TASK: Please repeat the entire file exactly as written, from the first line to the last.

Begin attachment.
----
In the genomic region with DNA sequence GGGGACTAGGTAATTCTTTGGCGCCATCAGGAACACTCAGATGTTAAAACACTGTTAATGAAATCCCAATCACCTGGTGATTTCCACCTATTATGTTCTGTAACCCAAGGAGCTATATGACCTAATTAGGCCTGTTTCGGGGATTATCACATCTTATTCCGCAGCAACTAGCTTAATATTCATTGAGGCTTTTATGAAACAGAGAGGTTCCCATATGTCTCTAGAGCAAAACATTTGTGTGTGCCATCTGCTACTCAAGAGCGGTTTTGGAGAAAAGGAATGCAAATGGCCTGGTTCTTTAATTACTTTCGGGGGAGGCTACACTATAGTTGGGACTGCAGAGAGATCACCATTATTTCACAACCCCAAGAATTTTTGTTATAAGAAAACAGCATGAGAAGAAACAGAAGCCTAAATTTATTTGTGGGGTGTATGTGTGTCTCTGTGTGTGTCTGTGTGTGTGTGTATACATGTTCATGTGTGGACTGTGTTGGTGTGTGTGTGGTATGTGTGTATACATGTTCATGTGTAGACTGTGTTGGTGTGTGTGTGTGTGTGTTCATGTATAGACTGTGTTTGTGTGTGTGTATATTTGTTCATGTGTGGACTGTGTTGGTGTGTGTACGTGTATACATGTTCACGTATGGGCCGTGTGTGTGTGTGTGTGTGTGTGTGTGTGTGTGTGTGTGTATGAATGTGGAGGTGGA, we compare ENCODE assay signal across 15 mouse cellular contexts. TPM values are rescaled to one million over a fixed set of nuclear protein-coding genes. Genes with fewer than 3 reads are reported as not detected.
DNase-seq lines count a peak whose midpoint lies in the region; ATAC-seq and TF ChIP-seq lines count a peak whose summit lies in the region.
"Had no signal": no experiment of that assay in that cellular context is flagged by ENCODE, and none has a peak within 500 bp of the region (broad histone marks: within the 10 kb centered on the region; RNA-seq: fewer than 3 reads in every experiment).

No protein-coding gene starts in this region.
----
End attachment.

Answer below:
In the genomic region with DNA sequence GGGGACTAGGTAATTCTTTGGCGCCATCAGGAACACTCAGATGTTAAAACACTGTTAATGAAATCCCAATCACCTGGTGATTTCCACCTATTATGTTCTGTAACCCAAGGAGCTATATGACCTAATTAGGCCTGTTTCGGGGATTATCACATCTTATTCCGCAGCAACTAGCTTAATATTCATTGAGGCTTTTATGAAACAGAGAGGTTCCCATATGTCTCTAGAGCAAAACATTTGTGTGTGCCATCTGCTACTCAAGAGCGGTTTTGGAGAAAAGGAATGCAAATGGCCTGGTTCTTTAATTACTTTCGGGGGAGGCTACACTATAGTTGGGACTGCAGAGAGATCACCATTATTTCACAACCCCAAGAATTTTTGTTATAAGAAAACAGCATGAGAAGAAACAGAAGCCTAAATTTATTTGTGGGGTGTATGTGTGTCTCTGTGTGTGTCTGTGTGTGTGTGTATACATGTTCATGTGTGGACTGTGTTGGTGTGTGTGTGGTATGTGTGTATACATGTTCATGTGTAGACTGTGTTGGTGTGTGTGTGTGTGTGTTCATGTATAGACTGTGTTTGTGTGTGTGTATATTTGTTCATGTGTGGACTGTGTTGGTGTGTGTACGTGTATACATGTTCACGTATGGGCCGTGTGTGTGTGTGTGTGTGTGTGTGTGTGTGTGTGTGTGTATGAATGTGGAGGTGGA, we compare ENCODE assay signal across 15 mouse cellular contexts. TPM values are rescaled to one million over a fixed set of nuclear protein-coding genes. Genes with fewer than 3 reads are reported as not detected.
DNase-seq lines count a peak whose midpoint lies in the region; ATAC-seq and TF ChIP-seq lines count a peak whose summit lies in the region.
"Had no signal": no experiment of that assay in that cellular context is flagged by ENCODE, and none has a peak within 500 bp of the region (broad histone marks: within the 10 kb centered on the region; RNA-seq: fewer than 3 reads in every experiment).

No protein-coding gene starts in this region.